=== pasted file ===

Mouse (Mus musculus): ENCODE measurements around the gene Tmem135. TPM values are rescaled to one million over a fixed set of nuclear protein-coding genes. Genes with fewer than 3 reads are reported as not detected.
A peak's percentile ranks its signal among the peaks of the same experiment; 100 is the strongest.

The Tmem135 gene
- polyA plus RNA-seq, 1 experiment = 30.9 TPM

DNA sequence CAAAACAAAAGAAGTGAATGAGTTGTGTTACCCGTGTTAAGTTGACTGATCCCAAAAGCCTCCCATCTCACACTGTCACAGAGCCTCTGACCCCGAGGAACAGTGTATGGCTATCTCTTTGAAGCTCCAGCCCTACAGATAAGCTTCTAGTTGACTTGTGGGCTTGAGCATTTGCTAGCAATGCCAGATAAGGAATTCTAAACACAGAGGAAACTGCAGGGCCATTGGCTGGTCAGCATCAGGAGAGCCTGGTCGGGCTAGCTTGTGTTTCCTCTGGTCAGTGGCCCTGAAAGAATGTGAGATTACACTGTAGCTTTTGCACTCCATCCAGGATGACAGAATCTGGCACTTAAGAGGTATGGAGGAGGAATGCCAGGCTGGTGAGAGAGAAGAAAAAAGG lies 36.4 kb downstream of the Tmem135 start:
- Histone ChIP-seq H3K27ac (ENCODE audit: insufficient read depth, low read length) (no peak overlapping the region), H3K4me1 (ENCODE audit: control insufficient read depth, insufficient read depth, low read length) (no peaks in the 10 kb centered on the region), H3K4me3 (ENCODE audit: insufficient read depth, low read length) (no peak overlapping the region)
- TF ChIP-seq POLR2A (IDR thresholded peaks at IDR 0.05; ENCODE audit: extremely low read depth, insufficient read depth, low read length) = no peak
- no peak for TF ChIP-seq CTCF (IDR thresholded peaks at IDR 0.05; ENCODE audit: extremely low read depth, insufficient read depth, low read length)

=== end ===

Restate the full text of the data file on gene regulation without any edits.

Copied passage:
Mouse (Mus musculus): ENCODE measurements around the gene Tmem135. TPM values are rescaled to one million over a fixed set of nuclear protein-coding genes. Genes with fewer than 3 reads are reported as not detected.
A peak's percentile ranks its signal among the peaks of the same experiment; 100 is the strongest.

The Tmem135 gene
- polyA plus RNA-seq, 1 experiment = 30.9 TPM

DNA sequence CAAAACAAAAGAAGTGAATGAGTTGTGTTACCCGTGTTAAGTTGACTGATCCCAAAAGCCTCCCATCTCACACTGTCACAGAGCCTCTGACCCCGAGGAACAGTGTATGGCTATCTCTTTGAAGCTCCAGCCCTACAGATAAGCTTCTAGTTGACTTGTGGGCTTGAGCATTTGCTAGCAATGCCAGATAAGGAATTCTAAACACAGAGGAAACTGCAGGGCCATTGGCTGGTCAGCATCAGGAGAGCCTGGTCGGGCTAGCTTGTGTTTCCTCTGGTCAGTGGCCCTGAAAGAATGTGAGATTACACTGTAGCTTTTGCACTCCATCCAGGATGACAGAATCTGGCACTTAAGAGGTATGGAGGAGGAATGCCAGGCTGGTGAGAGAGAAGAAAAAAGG lies 36.4 kb downstream of the Tmem135 start:
- Histone ChIP-seq H3K27ac (ENCODE audit: insufficient read depth, low read length) (no peak overlapping the region), H3K4me1 (ENCODE audit: control insufficient read depth, insufficient read depth, low read length) (no peaks in the 10 kb centered on the region), H3K4me3 (ENCODE audit: insufficient read depth, low read length) (no peak overlapping the region)
- TF ChIP-seq POLR2A (IDR thresholded peaks at IDR 0.05; ENCODE audit: extremely low read depth, insufficient read depth, low read length) = no peak
- no peak for TF ChIP-seq CTCF (IDR thresholded peaks at IDR 0.05; ENCODE audit: extremely low read depth, insufficient read depth, low read length)